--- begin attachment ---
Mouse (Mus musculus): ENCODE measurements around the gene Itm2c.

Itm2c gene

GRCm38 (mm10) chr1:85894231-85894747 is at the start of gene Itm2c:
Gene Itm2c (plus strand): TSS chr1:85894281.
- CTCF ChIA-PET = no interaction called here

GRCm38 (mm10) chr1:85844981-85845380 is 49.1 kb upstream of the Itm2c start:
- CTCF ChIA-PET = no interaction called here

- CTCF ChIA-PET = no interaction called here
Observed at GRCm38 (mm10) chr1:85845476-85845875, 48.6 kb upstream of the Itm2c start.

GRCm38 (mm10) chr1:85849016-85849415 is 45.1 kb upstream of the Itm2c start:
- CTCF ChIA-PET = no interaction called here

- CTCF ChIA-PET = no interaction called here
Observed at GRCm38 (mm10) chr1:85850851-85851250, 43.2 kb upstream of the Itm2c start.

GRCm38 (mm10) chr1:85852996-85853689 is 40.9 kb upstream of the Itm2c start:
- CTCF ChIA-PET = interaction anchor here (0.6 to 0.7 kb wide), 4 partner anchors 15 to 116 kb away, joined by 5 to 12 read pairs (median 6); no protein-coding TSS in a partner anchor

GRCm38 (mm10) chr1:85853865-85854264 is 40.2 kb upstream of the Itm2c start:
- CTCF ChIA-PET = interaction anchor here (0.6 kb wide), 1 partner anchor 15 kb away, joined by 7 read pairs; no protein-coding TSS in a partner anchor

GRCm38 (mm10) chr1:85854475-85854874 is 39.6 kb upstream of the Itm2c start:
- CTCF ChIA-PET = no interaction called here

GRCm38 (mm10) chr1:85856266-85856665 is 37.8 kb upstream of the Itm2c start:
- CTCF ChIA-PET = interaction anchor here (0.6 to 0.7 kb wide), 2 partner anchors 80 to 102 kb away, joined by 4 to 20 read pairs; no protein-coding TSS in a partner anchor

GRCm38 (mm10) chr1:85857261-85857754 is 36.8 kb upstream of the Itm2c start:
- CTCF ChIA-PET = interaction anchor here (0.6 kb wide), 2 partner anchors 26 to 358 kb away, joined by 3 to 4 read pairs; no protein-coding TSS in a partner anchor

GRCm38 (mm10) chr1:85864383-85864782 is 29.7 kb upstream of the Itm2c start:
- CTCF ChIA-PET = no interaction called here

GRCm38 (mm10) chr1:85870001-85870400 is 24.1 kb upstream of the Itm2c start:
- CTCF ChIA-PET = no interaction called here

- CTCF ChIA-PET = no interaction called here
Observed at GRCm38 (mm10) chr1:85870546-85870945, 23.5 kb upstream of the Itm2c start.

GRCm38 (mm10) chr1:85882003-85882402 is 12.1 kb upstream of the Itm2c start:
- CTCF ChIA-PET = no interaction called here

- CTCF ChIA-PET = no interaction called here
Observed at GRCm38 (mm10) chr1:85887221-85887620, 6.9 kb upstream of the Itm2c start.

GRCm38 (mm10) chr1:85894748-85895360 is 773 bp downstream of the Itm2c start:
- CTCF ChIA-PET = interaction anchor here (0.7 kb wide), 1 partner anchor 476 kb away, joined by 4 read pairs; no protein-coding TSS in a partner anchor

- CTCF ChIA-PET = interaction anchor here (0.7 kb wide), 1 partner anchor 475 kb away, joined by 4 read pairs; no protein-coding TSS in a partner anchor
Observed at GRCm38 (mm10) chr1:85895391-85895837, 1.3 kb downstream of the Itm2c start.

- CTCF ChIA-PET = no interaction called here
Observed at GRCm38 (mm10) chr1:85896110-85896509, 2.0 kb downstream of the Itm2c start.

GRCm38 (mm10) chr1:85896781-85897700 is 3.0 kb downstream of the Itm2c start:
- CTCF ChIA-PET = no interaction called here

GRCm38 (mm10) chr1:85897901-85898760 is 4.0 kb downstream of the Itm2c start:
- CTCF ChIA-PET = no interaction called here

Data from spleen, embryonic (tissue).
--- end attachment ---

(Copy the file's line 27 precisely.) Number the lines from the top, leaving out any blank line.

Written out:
- CTCF ChIA-PET = no interaction called here